Sue Robb of 4Children talks to Julie Laughton and Alison Britton from the Department for Education about the role of childminders in delivering the 30 hours free entitlement.
Council leaders have warned that new jobs and skills training are at risk of delay or being lost altogether due to a looming funding gap when existing European funding runs out.
The Local Government Association has stated that current plans show a potential gap in provision between the end of EU funding for employment and skills, via the European Social Fund, and the start of the People and Skills priority of the UK Shared Prosperity Fund.
The ESF currently funds employment, people and skills provision up until the end of 2023, with some programmes finishing earlier than this. With the People and Skills priority for the new UKSPF commencing from April 2024, this leaves a funding gap which could impact most those who are furthest away from gaining employment.
Leaders believe that this gap will likely lead to a reduction of capacity and provision in both councils and their partners, including the potential permanent loss of vital expertise built up over many years. Voluntary and community sector organisations will receive some support for the transition, but this does not go far enough to bridge the funding gap as it does not reflect the ESF’s wide range of delivery partners, including local government.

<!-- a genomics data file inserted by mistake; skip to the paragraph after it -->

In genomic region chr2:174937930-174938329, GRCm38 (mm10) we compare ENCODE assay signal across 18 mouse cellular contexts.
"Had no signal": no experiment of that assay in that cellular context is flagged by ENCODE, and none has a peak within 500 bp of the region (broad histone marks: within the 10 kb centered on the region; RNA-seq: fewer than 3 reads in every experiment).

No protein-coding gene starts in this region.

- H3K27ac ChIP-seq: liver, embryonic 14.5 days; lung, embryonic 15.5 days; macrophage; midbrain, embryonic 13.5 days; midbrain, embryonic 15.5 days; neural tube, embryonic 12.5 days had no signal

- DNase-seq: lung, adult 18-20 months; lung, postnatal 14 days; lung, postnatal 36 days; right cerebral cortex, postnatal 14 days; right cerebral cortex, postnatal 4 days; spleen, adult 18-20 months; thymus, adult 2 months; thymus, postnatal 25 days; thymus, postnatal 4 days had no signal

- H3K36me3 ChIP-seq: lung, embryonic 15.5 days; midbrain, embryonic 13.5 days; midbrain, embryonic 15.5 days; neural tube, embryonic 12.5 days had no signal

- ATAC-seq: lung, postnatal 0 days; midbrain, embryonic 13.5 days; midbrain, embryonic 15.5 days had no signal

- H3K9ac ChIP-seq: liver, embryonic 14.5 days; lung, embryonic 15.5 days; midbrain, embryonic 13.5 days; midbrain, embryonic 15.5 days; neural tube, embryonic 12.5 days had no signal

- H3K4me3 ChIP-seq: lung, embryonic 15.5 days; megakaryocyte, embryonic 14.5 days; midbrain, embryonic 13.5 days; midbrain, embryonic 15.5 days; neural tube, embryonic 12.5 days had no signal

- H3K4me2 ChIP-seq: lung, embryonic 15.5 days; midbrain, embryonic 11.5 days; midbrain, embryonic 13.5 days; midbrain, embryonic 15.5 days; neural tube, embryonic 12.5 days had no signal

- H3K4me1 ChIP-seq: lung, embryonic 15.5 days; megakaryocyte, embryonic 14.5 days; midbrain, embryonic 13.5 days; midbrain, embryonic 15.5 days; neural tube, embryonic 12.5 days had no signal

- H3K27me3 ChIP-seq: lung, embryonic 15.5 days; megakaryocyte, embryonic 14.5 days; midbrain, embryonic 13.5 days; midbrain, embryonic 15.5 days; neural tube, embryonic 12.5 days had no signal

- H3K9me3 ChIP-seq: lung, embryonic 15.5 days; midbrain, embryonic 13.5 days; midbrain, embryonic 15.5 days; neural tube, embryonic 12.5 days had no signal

Councils, as democratically-elected local leaders, have an important role to play in the new fund. The LGA says that central government needs to work with councils to assess the gap in local services, to mitigate any service disruption to residents and continue this shared commitment to level up the country.
Kevin Bentley, chairman of the LGA’s People and Places Board, said: “Everyone should have the chance to find work or a chance to retrain, no matter where they live, particularly as we continue our recovery from the pandemic.
“Councils are relying on this vital funding to build on work already underway to help level up opportunities and spread prosperity in their areas. It is good that government has recognised the value of local leadership and flexibility in the design of the new fund, but this forecasted gap in provision could disrupt future plans and the progress made so far.
“To support our local residents and businesses, it is essential that the Government ensures there is a smooth, uninterrupted transition from the end of the ESF programme to the UKSPF and works with councils at every stage, if we are to stay on course and together achieve our shared ambition of levelling up all parts of the country.”
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